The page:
Ideas and insights from our team

Python API clients with Tapioca

In this post I'll present to you Tapioca, a Python library to create powerful API clients with very few lines of code. If you don't want to read through the reasons why I've built it, you may just jump straight to the Tapioca Wrapper section.

Why do we need a better way to build API clients

Integrating with external services is painful. Here at Vinta, we build and deal with both public and private APIs on the daily basis. Having worked in many of those projects I can safely tell that we are currently in hell when it comes to integrations. There are two ends in this mess: one is the result of poorly designed APIs and the other is the lack of standards and good practices for building API clients.

It begins with API design. As we get away from RPC based architectures and move to more REST style systems, there is clearly a lack of well formed practical set of rules or at least a broad misunderstanding of the rules for building APIs. This is actually not a surprise since we were used to RPC and its well defined protocols while REST provides a set of guides, and is actually an architectural style. Luckily there are people trying to solve this problem, the json:api project is a good example of where we should aim for good design and standardization.

Roy Fielding, creator of the REST architectural style

On the other side there are people trying to use these poorly designed APIs. Most developers doing integrations don't want to deal with the complicated and unique patterns API creators freely chose for their systems. The easiest [and most common] way of trying to stay away from this mess is to use open source available API clients (or API wrappers). Which sounds like a good plan as long as you are doing a simple integration with a single service. As you move to multiple complex integrations you start noticing that the API client spectrum is as messy as the API services. Every single wrapper lib has it own unique way of dealing with authentication, pagination, versioning, throttling and parameter passing. Not to mention the huge amount of duplicated code to perform the exact same set of features among them.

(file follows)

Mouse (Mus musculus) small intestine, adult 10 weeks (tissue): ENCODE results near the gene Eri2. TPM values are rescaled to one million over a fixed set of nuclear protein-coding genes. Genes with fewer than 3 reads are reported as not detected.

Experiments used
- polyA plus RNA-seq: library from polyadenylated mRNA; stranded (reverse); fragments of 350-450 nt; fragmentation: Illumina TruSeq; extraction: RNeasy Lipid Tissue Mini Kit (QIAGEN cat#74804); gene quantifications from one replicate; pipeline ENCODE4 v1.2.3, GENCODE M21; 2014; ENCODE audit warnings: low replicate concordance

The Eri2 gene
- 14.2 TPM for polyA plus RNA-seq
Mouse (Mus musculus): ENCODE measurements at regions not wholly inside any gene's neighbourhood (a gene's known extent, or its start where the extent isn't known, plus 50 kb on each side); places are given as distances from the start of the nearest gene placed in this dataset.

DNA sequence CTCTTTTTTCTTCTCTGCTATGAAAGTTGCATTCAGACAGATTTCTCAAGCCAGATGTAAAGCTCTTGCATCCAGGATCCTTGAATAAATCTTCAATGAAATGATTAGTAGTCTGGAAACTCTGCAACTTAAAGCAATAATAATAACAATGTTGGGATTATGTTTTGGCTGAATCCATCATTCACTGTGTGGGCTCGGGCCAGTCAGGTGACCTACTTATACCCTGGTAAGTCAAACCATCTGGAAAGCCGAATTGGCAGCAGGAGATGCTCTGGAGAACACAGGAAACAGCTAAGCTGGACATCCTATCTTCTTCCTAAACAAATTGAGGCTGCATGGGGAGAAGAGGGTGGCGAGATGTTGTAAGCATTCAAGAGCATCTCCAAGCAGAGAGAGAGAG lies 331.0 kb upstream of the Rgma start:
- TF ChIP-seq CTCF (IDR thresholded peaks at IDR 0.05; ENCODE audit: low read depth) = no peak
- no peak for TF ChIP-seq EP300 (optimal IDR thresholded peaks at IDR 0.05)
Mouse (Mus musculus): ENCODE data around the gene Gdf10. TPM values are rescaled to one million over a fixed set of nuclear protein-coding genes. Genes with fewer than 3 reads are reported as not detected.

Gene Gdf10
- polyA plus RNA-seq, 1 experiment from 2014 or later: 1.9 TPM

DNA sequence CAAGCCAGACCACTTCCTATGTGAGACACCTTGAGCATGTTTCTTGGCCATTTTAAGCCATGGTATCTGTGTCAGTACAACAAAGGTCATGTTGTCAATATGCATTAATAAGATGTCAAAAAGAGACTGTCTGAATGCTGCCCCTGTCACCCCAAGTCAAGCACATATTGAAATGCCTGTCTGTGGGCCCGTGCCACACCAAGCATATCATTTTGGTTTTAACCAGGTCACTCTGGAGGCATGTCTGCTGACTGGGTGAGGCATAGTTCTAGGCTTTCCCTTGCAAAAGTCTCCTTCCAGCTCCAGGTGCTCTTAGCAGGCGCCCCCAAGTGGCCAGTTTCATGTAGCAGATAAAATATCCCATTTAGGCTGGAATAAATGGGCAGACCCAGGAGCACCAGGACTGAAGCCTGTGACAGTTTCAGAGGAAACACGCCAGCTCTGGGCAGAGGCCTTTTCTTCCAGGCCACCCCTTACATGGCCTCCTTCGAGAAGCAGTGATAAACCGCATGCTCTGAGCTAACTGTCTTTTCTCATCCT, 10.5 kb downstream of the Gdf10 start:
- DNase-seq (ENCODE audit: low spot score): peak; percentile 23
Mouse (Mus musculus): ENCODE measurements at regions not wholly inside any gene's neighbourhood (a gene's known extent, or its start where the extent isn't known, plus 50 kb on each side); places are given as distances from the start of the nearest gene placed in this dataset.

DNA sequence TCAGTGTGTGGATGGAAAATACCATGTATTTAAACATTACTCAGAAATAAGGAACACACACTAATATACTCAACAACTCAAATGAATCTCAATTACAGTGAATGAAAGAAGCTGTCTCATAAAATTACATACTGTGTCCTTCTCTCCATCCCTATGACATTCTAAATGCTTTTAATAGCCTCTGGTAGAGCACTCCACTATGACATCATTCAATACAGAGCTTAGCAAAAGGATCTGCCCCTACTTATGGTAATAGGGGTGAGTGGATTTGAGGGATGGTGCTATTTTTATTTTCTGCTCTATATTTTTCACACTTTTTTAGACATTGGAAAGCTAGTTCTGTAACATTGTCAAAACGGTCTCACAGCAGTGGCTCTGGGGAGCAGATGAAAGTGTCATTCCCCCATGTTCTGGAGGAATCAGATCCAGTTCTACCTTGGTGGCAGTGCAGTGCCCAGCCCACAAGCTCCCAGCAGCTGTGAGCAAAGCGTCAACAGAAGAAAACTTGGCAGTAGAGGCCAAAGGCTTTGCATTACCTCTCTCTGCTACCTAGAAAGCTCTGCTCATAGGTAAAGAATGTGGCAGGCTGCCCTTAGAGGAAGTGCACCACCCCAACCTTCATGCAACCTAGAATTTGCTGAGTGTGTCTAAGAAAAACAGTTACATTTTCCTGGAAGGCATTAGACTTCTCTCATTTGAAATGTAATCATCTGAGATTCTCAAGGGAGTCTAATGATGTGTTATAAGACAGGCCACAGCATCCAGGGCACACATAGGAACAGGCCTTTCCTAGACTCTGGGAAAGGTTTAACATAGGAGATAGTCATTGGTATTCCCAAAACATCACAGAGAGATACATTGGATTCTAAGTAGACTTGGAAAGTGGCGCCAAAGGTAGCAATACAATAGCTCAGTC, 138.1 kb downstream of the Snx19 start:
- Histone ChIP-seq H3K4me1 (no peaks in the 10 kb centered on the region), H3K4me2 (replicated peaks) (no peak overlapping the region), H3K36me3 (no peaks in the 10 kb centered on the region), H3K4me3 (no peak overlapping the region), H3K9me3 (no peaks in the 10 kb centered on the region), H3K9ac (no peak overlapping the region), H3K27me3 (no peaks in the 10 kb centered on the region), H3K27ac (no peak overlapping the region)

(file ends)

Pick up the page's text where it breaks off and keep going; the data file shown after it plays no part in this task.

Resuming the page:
While we developers using public APIs do not have control over how they are built, we do have on the API client side. This takes us to Tapioca.

Tapioca Wrapper

Tapioca is a Python API client maker. It gathers most of the features API clients implement and puts them in an extensible core. Wrappers will then extend this core implementing only the specifics from each service (such as authentication and pagination) and get all the common API client features for free. Tapioca approach also comes in handy because regardless of the service, clients look the same in the way you interact with them. Once you've worked with a Tapioca lib you know how to use them all, no need to learn things from scratch.

Here is the tapioca-facebook in action.

>>> from tapioca_facebook import Facebook
>>> api = Facebook(access_token='{your-access-token}')
>>> feed = api.user_feed(id='me').get()
>>> print([0].link)
<TapiocaClient object

And now the tapioca-twitter:

>>> from tapioca_twitter import Twitter
>>> api = Twitter(
>>>    api_key='{your-api-id}',
>>>    api_secret='{your-api-secret}',
>>>    access_token='{your-access-token}',
>>>    access_token_secret='{your-access-token-secret}')
>>> statuses  = api.statuses_user_timeline().get()
>>> print(statuses[0].text)
<TapiocaClient object
('RT @vintasoftware: Our latest blog post was featured in @thedjangoweekly and '
 '@importpython newsletters! Go check it out:')>

Pagination is also very easy and similar for both services.


>>> feed = api.user_feed(id='me').get()
>>> for item in feed().pages():
>>>    print(


>>> statuses  = api.statuses_user_timeline().get()
>>> for item in statuses().pages():
>>>    print(

There are many other features (e.g.: serialization) you can check here.

To give you an idea on how easy it is to build a client with Tapioca, here is the source code for the tapioca-facebook we just played with. See the code in the repository.

from tapioca import (
    TapiocaAdapter, generate_wrapper_from_adapter, JSONAdapterMixin)
from requests_oauthlib import OAuth2

from .resource_mapping import RESOURCE_MAPPING

class FacebookClientAdapter(JSONAdapterMixin, TapiocaAdapter):
    api_root = ''
    resource_mapping = RESOURCE_MAPPING

    def get_request_kwargs(self, api_params, *args, **kwargs):
        params = super(FacebookClientAdapter, self).get_request_kwargs(
            api_params, *args, **kwargs)

        params['auth'] = OAuth2(
            api_params.get('client_id'), token={
            'access_token': api_params.get('access_token'),
            'token_type': 'Bearer'})

        return params

    def get_iterator_list(self, response_data):
        return response_data['data']

    def get_iterator_next_request_kwargs(self,
            iterator_request_kwargs, response_data, response):
        paging = response_data.get('paging')
        if not paging:
        url = paging.get('next')

        if url:
            return {'url': url}

Facebook = generate_wrapper_from_adapter(FacebookClientAdapter)

That's right, it's a entire client lib from a 37 line file plus the [ridiculously simple] resource mapping.

You can benefit from the flavours that were already developed. Or you can create a new Tapioca for a public API or your private service using the Cookiecutter template.


Project Github page

How to build a Tapioca wrapper

Full project documentation

Want read more about APIs? Check out these posts from our blog:

About Filipe Ximenes

Bike enthusiast, software developer and former director at Python Brasil Association. Likes open source and how people interact in open source communities.